I’ll add my sense of things: I’ve been skeptical of the court’s reliance on geriatric-release ever since the court announced it in Angel. Especially in light of the later SCOTUS decisions, I’ve felt that Angel and now Vasquez have one foot on reversal and the other foot on a banana peel. LeBlanc now portends that very reversal, and I doubt there will be five votes the other way at One First Street, even if President-Elect Trump gets a conservative replacement for Justice Scalia. Montgomery was a 6-3 decision, with the chief justice and Justice Kennedy voting with the four more liberal members of the court. You’d have to flip three votes to come up with a contrary ruling, and that’s not going to happen in the near future.

Today’s final criminal decision is Rich v. Commonwealth, a conviction for an offense commonly known as DUI-maiming. Rich was driving at 2:20 a.m. when she struck a victim who was crossing Virginia Beach Boulevard here in my hometown. The victim was in a motorized wheelchair that had no lights or reflectors; he was, as a witness testified, operating it erratically.

That’s probably because he had a BAC at the time of .22, which, based on my experience as a onetime DUI prosecutor, is thoroughly snockered. Nevertheless, he was crossing the Boulevard when Rich ran into him, causing him permanent injuries. Rich, too, had a positive BAC, though not as elevated as the victim’s: she was a .13.

Rich made some incriminating statements to the police officer who investigated. She admitted to drinking, stated that she had only slept for two hours the previous night, and at the time she struck the victim, she was bending down and to the right so he could light a cigarette for her. She claimed that she never saw the wheelchair.

At a subsequent trial, Rich was convicted of DUI, and she didn’t appeal that. On the more serious maiming charge – that’s a felony – the prosecution had to prove conduct that is “so gross, wanton and culpable as to show a reckless or indifferent disregard for the safety of others.” The trial judge set out his findings as follows:

The court believes her conduct was gross, wanton, and culpable such as to show a disregard for human life.

In addition to the alcohol, the other factors that contributed to that gross, wanton, and culpable finding were sleep deprivation, were the distracted [sic], and failure to maintain a proper lookout. In and of itself the act of asking for a cigarette to be lit was reckless while driving an automobile.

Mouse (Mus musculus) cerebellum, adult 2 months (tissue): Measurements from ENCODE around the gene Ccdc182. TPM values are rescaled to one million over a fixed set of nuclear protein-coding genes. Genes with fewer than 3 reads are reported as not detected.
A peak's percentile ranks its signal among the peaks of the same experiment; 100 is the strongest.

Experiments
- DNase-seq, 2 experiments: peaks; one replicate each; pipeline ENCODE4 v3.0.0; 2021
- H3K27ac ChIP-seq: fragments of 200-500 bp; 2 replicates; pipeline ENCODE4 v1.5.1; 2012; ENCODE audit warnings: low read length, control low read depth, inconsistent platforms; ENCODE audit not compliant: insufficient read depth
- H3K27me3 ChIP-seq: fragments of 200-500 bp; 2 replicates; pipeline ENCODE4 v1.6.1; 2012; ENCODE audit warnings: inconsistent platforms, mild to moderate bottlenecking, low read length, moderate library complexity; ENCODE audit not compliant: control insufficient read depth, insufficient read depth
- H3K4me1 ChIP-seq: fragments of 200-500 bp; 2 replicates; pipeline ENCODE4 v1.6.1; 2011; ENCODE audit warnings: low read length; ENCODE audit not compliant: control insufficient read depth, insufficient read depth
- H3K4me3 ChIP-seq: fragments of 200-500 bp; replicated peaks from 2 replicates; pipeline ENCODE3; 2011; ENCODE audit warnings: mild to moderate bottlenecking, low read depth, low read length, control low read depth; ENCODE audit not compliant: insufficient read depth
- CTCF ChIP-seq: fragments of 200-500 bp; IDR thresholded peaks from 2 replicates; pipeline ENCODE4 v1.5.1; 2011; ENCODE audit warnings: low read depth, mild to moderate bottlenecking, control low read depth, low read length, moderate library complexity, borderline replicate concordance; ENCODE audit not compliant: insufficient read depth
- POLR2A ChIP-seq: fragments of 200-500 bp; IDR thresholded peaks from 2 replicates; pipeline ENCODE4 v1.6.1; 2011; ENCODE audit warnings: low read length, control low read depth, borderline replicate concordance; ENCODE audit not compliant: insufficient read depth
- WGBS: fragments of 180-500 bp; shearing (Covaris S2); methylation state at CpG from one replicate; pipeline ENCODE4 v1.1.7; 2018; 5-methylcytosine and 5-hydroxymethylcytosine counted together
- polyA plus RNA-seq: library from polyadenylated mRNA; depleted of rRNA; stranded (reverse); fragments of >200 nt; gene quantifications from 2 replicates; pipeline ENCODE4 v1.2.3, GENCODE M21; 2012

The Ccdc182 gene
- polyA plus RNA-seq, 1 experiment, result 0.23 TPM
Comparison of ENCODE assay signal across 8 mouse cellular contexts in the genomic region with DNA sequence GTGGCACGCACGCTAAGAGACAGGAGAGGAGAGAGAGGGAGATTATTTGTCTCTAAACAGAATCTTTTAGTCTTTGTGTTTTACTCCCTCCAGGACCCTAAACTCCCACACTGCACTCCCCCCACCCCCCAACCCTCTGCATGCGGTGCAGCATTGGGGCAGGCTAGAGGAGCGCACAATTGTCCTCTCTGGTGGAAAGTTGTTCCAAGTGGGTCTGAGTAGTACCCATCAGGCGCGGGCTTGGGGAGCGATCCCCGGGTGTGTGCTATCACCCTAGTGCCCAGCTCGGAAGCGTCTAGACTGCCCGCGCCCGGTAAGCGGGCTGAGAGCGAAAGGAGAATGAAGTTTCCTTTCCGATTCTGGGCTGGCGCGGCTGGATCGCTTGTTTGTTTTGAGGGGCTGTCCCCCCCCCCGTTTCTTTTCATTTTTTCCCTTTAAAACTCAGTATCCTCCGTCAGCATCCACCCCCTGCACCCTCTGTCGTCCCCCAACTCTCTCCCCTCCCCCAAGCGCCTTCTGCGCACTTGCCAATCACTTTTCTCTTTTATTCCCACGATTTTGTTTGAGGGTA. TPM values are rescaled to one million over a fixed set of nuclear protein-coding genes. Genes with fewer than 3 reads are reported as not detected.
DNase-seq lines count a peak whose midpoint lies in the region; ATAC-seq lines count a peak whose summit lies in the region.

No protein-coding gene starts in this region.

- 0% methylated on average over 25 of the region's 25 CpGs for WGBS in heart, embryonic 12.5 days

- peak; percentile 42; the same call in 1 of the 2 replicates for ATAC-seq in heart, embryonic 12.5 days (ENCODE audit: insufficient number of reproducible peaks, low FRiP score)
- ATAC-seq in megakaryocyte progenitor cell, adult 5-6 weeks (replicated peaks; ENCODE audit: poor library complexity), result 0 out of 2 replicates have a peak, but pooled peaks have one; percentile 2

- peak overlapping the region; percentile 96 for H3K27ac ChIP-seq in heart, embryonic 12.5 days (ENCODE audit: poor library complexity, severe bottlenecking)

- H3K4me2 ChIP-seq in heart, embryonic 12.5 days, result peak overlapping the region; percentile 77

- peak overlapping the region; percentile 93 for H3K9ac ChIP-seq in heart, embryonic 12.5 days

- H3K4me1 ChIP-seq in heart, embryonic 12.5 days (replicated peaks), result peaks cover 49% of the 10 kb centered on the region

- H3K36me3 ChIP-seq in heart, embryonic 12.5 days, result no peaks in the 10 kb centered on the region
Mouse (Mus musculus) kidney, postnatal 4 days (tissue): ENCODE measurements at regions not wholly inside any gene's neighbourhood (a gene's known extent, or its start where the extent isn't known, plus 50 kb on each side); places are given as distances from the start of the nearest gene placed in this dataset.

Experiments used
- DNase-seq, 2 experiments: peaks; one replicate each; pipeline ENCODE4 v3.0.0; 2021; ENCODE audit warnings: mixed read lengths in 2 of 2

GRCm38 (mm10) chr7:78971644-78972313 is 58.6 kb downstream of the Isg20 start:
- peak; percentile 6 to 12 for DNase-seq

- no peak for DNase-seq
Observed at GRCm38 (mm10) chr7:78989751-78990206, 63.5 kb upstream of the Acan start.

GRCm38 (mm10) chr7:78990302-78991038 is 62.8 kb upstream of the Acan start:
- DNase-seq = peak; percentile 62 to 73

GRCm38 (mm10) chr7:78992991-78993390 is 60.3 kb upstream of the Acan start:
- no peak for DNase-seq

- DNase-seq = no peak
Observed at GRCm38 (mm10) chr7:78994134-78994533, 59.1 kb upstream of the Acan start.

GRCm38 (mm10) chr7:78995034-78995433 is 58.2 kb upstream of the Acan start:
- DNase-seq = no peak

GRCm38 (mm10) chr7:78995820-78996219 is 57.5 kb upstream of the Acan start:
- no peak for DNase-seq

The defendant further failed to brake, and failure [sic] to keep a proper lookout, as I indicated, in that another driver in the same place more or less successfully avoided the victim in this case.

You’ll note that when viewed in isolation, some of those circumstances don’t independently constitute “reckless or indifferent regard.” For example, numerous cigarette smokers will choke on the finding that asking your passenger for a light while driving is recklessness “in and of itself.”

But we don’t view these in isolation; taken together, the circumstances were enough to persuade first the trial court, then the Court of Appeals, and today the Supreme Court, that this conduct met the requirements for the felony conviction. That’s especially true where the appellate court views the evidence in the light most favorable to the prosecution.

On appeal, Rich had contended that there was no proof beyond a reasonable doubt of just how the accident happened. The victim’s intoxication may well have played a role, she argued, and the Commonwealth adduced no direct evidence – just an accident reconstruction – of how this all took place.

Importing the causation analysis of another statute to resolve this issue of first impression, the justices rule that in order to exculpate Rich, the victim’s intoxication (and the erratic operation of the wheelchair) would have to amount to a superseding cause, entirely breaking the chain of causation that included Rich’s actions. Because a reasonable factfinder could infer from the totality of the evidence how the collision happened and find fault with Rich’s actions, the conviction is affirmed.

Taxation

Consider the plight of the poor Commissioner of the Revenue when it comes to assessing machinery and tools for local taxation. She has to slap a value on each item used in manufacturing in her county, and she has to do it every year. She also has to be careful not to assess anything at more than its fair market value. She could do that, I suppose, by keeping a medium-sized battalion of appraisers on her staff.

Or she could use a nice, easy rule of thumb, valuing everything at 25% of its purchase price, and figuring that not many people will complain about getting a 75% discount right off the bat. That’s the approach in Western Refining Yorktown v. York County, involving the local tax on a troubled refinery on the Peninsula. Today we find out if that’s kosher.

Western Refining operated a 658-acre site as a refinery and terminal starting in 2006, when it purchased the site. By then, the refinery was already 50 years old. It spent plenty of money – over $200 million – over the ensuing two years to upgrade the facility. And then 2008 hit.